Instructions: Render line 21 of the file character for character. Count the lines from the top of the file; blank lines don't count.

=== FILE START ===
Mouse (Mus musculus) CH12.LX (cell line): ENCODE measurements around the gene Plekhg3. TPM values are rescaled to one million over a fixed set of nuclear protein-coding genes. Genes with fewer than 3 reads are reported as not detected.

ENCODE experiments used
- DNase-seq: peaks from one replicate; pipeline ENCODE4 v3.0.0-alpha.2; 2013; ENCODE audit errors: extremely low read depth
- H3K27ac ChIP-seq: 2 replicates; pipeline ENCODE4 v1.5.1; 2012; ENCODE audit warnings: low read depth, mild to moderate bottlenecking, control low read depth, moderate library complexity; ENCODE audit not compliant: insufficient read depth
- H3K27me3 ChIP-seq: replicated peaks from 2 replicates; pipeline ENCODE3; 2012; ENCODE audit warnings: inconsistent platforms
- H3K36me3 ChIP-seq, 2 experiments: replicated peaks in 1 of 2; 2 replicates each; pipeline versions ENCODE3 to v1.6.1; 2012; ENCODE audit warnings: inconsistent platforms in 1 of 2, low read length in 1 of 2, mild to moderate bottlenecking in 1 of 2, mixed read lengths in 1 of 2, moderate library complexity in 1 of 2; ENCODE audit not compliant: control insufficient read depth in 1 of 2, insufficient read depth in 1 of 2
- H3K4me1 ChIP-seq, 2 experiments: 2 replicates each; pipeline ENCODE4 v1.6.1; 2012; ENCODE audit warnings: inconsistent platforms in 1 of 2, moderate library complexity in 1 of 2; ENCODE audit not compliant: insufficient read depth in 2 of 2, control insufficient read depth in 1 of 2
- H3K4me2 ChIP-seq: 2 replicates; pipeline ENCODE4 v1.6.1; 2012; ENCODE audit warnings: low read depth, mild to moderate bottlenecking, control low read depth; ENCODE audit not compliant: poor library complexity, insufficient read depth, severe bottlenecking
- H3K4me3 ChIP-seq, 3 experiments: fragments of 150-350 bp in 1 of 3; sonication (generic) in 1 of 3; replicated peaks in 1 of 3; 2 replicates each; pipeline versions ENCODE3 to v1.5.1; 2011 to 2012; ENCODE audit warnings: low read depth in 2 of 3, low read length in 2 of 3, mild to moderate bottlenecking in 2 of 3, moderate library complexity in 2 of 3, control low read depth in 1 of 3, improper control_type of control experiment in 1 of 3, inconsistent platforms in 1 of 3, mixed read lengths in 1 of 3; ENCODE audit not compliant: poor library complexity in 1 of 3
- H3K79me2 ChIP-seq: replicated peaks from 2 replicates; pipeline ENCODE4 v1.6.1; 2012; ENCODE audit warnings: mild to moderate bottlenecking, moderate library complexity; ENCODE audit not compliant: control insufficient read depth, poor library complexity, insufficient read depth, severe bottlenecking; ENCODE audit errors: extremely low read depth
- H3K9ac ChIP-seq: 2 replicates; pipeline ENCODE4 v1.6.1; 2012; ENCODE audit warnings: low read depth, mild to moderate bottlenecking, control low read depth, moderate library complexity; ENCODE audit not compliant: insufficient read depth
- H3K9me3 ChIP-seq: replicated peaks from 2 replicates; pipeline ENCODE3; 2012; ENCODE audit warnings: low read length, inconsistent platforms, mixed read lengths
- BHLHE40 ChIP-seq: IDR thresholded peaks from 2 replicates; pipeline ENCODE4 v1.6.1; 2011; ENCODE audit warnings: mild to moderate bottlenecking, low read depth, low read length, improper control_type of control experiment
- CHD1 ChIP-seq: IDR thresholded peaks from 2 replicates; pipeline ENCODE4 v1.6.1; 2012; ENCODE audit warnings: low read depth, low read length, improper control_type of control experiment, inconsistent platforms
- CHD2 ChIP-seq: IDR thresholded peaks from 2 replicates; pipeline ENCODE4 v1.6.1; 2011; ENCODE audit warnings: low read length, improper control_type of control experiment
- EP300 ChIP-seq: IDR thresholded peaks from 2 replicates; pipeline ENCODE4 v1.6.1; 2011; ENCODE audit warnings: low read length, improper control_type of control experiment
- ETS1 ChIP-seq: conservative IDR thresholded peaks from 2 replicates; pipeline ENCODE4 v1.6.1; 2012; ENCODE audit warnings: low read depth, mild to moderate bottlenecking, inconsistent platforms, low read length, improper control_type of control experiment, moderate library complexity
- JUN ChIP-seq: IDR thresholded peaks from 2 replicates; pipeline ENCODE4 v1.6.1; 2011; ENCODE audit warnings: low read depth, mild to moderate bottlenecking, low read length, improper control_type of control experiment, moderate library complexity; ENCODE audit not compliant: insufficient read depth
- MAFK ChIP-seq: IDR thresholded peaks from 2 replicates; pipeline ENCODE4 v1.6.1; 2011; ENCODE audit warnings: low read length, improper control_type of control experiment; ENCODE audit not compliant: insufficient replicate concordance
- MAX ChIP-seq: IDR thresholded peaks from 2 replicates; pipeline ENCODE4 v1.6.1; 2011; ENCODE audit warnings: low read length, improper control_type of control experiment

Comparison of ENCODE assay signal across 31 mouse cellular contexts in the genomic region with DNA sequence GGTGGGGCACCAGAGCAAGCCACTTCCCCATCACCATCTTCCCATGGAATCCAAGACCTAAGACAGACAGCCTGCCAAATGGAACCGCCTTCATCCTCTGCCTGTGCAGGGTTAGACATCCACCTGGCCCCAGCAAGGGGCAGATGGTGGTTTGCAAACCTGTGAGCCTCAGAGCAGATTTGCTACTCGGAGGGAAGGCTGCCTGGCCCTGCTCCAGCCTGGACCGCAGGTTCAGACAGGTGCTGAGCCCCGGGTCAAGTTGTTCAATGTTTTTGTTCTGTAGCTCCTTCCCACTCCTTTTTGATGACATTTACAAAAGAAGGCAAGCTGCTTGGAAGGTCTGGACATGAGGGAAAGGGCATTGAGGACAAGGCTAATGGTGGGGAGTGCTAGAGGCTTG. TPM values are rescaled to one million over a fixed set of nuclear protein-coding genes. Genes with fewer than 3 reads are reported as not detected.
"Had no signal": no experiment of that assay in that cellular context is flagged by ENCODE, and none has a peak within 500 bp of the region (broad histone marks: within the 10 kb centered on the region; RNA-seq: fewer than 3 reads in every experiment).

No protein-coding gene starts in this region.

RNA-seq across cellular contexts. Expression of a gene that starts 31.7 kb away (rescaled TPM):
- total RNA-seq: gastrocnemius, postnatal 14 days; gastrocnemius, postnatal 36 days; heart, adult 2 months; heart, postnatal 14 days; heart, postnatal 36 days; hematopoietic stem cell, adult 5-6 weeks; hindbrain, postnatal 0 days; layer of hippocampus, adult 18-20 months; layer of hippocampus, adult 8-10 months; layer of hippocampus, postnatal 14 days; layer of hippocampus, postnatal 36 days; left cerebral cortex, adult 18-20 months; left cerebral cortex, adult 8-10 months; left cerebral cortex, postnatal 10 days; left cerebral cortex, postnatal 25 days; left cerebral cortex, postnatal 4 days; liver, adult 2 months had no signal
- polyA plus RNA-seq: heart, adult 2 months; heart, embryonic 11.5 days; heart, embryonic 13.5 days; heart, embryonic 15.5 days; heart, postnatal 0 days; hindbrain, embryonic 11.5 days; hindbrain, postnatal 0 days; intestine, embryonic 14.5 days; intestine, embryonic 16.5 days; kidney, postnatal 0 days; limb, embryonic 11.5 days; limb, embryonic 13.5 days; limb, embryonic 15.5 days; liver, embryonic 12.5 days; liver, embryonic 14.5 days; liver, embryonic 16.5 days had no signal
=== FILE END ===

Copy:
Comparison of ENCODE assay signal across 31 mouse cellular contexts in the genomic region with DNA sequence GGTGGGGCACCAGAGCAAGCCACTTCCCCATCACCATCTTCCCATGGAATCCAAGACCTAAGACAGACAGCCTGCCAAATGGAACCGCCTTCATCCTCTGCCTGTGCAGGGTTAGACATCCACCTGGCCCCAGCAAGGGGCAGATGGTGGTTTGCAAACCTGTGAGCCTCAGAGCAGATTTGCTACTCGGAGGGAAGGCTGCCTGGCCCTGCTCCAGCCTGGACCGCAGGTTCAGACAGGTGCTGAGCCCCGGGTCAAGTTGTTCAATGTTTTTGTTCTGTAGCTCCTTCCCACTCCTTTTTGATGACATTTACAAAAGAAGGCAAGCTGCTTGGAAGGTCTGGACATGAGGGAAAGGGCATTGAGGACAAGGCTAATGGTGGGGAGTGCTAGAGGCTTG. TPM values are rescaled to one million over a fixed set of nuclear protein-coding genes. Genes with fewer than 3 reads are reported as not detected.